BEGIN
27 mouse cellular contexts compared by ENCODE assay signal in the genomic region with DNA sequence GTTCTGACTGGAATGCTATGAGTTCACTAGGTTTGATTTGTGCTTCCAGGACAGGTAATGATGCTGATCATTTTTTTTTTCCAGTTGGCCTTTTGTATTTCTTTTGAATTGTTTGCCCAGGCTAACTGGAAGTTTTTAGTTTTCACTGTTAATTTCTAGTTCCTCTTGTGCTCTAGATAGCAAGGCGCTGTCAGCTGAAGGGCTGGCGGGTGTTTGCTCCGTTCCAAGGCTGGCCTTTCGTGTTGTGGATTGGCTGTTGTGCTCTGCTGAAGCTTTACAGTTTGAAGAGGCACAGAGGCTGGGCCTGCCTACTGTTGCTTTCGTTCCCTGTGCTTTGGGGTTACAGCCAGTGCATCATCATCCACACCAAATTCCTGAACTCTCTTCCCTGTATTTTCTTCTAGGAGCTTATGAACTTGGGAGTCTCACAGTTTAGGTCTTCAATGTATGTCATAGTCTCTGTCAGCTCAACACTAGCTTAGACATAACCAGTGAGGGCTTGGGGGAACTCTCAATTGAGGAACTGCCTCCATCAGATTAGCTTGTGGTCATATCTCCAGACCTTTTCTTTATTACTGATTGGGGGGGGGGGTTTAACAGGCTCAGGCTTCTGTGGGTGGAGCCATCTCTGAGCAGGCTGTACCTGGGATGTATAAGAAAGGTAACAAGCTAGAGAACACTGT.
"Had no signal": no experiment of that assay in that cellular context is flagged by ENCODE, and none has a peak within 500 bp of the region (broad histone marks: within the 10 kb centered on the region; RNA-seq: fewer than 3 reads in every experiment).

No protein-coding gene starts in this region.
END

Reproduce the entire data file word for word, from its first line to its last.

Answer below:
27 mouse cellular contexts compared by ENCODE assay signal in the genomic region with DNA sequence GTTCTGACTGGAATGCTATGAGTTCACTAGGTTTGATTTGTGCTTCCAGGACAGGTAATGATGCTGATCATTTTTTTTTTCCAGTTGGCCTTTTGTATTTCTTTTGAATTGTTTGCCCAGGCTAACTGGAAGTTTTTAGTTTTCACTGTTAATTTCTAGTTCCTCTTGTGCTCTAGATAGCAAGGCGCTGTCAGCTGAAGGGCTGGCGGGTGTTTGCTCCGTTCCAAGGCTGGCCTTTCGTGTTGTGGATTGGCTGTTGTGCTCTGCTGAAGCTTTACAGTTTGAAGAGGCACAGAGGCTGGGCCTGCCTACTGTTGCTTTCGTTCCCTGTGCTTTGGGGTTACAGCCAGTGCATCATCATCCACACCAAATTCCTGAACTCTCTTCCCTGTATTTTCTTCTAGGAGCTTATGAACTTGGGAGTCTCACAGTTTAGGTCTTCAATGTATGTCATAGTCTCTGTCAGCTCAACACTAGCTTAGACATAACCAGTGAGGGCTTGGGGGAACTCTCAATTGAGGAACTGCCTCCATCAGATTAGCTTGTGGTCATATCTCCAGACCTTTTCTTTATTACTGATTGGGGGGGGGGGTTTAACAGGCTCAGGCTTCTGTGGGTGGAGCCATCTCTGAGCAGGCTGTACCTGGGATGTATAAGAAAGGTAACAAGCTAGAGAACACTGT.
"Had no signal": no experiment of that assay in that cellular context is flagged by ENCODE, and none has a peak within 500 bp of the region (broad histone marks: within the 10 kb centered on the region; RNA-seq: fewer than 3 reads in every experiment).

No protein-coding gene starts in this region.